Undying Ember of Hope

Beneath the chaotic exterior of Manipur quite obvious to everybody, deep down in the society’s core, there is still a stream of innate social discipline running. The idea seems a little overstretched and fantastic to those of us in Manipur, forced by circumstance to live in the chaos and violence all around. The bandh and blockade culture; the depressing official corruption; the daily dose of homicidal mayhem; the routine but avoidable traffic snarls on the Imphal roads on account of unruly, selfish motorists, squeezing into every conceivable gap or making U-turns where they should not be, unmindful of the inconvenience and even danger they cause to others; the piling filth at public places that have long benumbed all sense of dignity of the society – the list of attributes that point to how Manipur and the Manipur society is at odds with itself is endless. Amidst all this the claim of an innate social discipline would sound ludicrous.
The claim is there nonetheless. It comes from many non-resident observers of the state. This is a bit of a surprise, and a pleasant one at that. It revives the belief that amidst all the turmoil, the ember of hope for a better future for the place has still not burned out altogether. The observation is based on what they witnessed during the recent long months of economic blockade, and the queues for petrol that grew longer by the day. The queues incidentally are still long enough to frustrate and depress those who cannot avoid them in trudging along with the daily routines of their lives. We see it and live it, so do not notice it, but others did. These queues never go out of control. Not only this, the discipline is such that the queues leave spaces at road crossings and whenever they cut across residential gates, acknowledging the rights of those not in the queue to pass by without hindrance. Nobody in the queues also try and use these gaps as excuse to jump the queues, which the observers say came to them as a surprise, as this is an unlikely scenario in so many other states of the country. They were also surprise that the people in general, for all the violence and mayhem they have come to be used to, still are so generously capable of taking the most adverse situation that confront them periodically in their own strides, without allowing them to sink the place into total madness. As for instance, the hill-valley divide which had on so many occasions reached dangerous flashpoints, never resulted in any communal violence, in the hills or in the valley.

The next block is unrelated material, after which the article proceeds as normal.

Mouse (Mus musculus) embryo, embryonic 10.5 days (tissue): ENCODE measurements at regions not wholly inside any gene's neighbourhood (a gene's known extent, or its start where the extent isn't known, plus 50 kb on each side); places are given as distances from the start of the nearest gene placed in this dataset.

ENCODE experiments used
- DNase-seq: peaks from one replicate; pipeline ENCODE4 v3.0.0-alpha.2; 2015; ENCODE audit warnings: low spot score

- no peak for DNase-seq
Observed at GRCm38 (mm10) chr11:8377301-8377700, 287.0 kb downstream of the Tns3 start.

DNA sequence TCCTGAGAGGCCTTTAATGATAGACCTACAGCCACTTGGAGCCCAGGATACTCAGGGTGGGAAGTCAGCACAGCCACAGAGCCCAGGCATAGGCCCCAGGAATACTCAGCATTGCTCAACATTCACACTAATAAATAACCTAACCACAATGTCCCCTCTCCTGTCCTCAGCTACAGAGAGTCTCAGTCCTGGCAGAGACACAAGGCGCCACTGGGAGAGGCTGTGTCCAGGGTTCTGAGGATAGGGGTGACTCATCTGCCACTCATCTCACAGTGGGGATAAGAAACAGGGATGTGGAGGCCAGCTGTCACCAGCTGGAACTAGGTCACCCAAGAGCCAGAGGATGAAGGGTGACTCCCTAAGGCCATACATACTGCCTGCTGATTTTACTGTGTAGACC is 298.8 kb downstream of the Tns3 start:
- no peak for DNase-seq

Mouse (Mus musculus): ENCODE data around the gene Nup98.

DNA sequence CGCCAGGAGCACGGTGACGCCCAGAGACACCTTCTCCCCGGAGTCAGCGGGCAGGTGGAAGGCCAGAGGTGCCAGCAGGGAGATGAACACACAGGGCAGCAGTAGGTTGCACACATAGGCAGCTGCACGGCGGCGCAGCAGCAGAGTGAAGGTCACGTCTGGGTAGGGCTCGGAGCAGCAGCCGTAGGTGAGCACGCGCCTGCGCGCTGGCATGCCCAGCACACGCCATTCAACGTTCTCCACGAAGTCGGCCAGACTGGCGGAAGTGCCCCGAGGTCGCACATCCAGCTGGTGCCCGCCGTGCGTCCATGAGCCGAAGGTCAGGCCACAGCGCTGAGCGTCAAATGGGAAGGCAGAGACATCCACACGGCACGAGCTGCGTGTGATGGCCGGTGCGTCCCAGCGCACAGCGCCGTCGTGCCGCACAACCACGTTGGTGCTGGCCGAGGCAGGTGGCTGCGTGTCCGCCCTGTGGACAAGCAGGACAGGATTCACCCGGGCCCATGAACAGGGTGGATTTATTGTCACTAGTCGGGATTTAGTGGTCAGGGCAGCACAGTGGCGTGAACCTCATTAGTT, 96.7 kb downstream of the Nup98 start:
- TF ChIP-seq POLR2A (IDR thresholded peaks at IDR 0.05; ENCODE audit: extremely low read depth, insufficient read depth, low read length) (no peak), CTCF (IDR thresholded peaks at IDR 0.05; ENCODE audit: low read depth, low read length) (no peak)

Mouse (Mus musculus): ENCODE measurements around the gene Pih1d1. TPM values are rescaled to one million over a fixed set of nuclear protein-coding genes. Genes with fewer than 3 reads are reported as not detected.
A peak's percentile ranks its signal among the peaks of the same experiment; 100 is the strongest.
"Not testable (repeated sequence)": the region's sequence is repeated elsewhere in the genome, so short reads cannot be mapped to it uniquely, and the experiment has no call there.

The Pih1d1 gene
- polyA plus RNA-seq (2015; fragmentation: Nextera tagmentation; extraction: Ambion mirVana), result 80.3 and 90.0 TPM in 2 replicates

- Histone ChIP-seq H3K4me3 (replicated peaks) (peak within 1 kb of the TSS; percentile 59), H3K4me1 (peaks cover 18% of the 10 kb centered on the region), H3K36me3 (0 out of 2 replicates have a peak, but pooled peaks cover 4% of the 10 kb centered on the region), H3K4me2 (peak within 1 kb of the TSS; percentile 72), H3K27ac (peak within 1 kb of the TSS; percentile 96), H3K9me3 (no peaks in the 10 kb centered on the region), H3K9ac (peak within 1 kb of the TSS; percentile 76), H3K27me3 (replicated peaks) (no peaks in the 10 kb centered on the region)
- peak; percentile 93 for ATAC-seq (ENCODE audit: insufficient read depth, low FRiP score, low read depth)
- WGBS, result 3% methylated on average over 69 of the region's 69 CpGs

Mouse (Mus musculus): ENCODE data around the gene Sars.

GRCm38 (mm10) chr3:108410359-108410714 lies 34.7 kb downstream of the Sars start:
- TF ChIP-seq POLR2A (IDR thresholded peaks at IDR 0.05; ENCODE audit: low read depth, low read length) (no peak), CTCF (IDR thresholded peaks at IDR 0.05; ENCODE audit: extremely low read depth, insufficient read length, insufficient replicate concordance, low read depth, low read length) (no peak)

There is hope that not all is lost yet. There are still some things left for Manipur to build a new future on and this is the challenge before all who have a stake in the welfare of the place. But this fact however does not automatically mean all will be well ultimately. Whatever good there is to be had from the situation, each bit will have to be won. Every inch of the comeback would have to be fought for with sweat and often with tears. While this is a challenge before everybody, there can be no gainsaying those at the driver’s seat of the state’s affair will have to take the lead. For the hidden inner discipline to be shown the way to come to the fore, the outer chaos will have to be first subdued, and order restored. There is no better place to begin than by reaffirming the belief in rule of law.
Before we are mistaken, let it be clarified that by rule of law we do not necessarily imply the breakdown of law and order on account of the complex insurrections in the state. On the other hand, we would like to stress that the rule of law is undermined equally by those who are precisely meant to be the guardians of the law. When was the last time uniformed men broke the one-way traffic norm? Recall the latest sensational CBI verdict on custodial killing. It did not say anything about respect of rule of law. Open and brazen official corruption, which today nobody even takes the trouble to hide or consider as a matter to be ashamed of, above all is an emphatic statement of this same disregard of rule of law. If the correction begins from the top, the establishment will have the legitimacy to reprimand or crack down on the rest of the citizenry for any flouting of the law. When we have flagged vehicles zipping through crowded streets, overturning every possible norms of traffic, it is inconceivable how others who are hauled up for traffic violence can feel any sense of justice. It will take the effort of all in unison for the innate discipline within our society that outsider onlookers notice, to take over and bring order to the collective life of our society.
Let everybody, rulers and subjects, give such a resurrection of our society a chance.


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